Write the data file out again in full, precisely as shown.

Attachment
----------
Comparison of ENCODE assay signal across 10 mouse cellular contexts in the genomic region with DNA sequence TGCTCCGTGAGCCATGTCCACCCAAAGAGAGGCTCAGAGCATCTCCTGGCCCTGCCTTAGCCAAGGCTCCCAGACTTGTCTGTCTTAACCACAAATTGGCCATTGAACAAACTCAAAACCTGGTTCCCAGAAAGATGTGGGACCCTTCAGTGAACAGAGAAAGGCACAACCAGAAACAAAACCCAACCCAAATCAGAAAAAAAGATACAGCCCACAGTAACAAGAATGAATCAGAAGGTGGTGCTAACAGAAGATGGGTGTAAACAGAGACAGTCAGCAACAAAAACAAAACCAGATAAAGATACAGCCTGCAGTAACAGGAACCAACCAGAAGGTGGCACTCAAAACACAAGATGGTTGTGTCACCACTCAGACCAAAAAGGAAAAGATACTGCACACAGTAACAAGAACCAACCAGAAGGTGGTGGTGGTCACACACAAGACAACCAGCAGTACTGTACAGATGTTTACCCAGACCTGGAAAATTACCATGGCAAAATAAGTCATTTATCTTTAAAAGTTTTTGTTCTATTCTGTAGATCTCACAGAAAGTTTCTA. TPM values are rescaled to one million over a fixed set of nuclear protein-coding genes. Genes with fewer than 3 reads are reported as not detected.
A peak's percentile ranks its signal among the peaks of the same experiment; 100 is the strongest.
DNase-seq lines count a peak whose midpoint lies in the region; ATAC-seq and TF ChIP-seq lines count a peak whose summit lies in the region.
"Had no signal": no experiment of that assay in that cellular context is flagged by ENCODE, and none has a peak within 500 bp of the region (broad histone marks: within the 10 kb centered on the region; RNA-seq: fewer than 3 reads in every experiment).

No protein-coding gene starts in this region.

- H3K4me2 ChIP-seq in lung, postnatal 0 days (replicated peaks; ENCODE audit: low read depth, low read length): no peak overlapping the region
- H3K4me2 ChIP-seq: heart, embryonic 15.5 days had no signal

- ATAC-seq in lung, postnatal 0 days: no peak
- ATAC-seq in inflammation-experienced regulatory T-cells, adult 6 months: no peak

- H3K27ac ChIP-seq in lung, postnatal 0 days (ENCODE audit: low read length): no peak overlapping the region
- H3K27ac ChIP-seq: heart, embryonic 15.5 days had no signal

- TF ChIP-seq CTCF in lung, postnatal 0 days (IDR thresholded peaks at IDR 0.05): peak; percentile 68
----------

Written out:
Comparison of ENCODE assay signal across 10 mouse cellular contexts in the genomic region with DNA sequence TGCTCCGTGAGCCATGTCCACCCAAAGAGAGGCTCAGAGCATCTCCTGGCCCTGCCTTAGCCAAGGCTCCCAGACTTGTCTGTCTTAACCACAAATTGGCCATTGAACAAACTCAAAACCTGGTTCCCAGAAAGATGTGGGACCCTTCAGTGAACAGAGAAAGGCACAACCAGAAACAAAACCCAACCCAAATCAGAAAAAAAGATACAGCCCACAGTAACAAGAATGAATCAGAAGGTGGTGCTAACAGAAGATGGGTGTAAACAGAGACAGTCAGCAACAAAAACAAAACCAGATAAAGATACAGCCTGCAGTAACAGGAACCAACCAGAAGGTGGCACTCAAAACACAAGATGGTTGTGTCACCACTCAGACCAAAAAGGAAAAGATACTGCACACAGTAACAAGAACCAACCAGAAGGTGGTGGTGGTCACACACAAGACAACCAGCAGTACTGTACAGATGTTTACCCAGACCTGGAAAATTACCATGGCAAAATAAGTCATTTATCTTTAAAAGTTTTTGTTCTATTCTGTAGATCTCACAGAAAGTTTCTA. TPM values are rescaled to one million over a fixed set of nuclear protein-coding genes. Genes with fewer than 3 reads are reported as not detected.
A peak's percentile ranks its signal among the peaks of the same experiment; 100 is the strongest.
DNase-seq lines count a peak whose midpoint lies in the region; ATAC-seq and TF ChIP-seq lines count a peak whose summit lies in the region.
"Had no signal": no experiment of that assay in that cellular context is flagged by ENCODE, and none has a peak within 500 bp of the region (broad histone marks: within the 10 kb centered on the region; RNA-seq: fewer than 3 reads in every experiment).

No protein-coding gene starts in this region.

- H3K4me2 ChIP-seq in lung, postnatal 0 days (replicated peaks; ENCODE audit: low read depth, low read length): no peak overlapping the region
- H3K4me2 ChIP-seq: heart, embryonic 15.5 days had no signal

- ATAC-seq in lung, postnatal 0 days: no peak
- ATAC-seq in inflammation-experienced regulatory T-cells, adult 6 months: no peak

- H3K27ac ChIP-seq in lung, postnatal 0 days (ENCODE audit: low read length): no peak overlapping the region
- H3K27ac ChIP-seq: heart, embryonic 15.5 days had no signal

- TF ChIP-seq CTCF in lung, postnatal 0 days (IDR thresholded peaks at IDR 0.05): peak; percentile 68